To Dugald Stewart
Paris June 21, 1789.
In the letter which you were pleased to read to me Mrs. Colden has treated so superiorly the education of her son, and shewn herself so capable of deciding what is best for him, that you and I can only suggest facts and leave the judgment on them to her. As far as Science is the object of Mr. Colden, no place in the world can pretend to a competition with Edinburgh. Next to that the Universities of England and America present themselves. I have no hesitation to prefer the latter, because equal in science to those of England, they are more exact in their morals, and give firmer habits of application. The French language is unquestionably an important object of education. The habit of speaking it can only be acquired by conversation. This may be done either in France or Canada (for I learn here that the French of the genteel Canadians is very pure). While learning the language in France a young man’s morals, health and fortune are more irresistibly endangered than in any country of the universe: in Canada he would be acquiring a knolege of the country and it’s inhabitants which cannot fail to be useful in life to every American. On this point I have long ago made up my mind, that Canada is the country to which we should send our children to acquire a knolege of the French tongue. Manners form another object of education. Those of France are the most convenient for a person who is to pass much of his life in travelling thro’ the different countries of Europe. But for one who is to remain in his own country, the manners of his own country are the best and will carry him furthest in the end. In exchanging the sincerity of our manners for the duplicity of these, the heart loses and the tinsel obtained in lieu of it can be no object with the writer of the letter we have read. I must add that an American youth of observation and discretion, whose resolution would be proof against seduction, would find in travelling through Europe abundance of circumstances of consolation and gratitude to heaven for the part of the earth into which it had thrown him. Be so good as to give assurances that if Mrs. Colden should think proper to send her son to this place, I shall with great pleasure render him every service in my power.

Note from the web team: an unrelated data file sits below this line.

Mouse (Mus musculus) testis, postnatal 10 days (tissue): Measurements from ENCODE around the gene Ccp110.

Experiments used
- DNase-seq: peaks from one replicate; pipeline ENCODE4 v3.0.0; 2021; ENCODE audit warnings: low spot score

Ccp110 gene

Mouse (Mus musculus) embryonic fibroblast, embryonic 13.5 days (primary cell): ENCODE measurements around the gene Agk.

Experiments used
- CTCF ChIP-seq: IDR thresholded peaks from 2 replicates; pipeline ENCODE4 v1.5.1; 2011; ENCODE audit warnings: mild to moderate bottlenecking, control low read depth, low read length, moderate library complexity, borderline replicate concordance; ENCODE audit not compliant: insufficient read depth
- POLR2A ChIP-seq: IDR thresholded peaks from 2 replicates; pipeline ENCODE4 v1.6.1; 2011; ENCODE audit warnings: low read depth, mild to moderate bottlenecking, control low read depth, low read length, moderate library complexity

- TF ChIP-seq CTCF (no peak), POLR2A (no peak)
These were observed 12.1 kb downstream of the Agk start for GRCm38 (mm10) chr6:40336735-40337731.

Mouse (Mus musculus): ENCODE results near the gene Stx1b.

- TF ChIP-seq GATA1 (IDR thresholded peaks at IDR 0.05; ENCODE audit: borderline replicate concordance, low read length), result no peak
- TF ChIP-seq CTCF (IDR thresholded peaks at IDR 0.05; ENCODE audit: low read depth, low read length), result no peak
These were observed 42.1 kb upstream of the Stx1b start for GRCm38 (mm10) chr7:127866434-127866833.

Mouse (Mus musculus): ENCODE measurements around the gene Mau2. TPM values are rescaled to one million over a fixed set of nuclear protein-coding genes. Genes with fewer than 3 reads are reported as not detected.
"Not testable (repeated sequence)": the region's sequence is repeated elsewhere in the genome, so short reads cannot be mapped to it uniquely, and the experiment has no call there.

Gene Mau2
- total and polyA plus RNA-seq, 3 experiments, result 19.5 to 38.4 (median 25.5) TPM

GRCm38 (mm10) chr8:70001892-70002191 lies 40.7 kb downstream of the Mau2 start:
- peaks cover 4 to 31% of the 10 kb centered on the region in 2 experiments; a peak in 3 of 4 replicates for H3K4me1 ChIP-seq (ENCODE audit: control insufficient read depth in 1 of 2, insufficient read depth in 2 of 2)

I send you herewith a No. of the Repository from Mr. Vaughan destined for you, and have the honour to be with sentiments of the most perfect esteem & respect Dr. Sir Your most obedt. & most humble servt.,
Alexander Colden attended two sessions at the University of Edinburgh (1787–1788 and 1788–1789), but did not graduate. During his first year he studied Latin under John Hill and Mathematics under John Playfair; in his second year he took Logic under John Bruce, Moral Philosophy under Dugald Stewart, Constitutional History under Alexander Fraser Tytler, and Physics under John Robison (communication to the Editors from Professor James Drever, 11 Sep. 1958).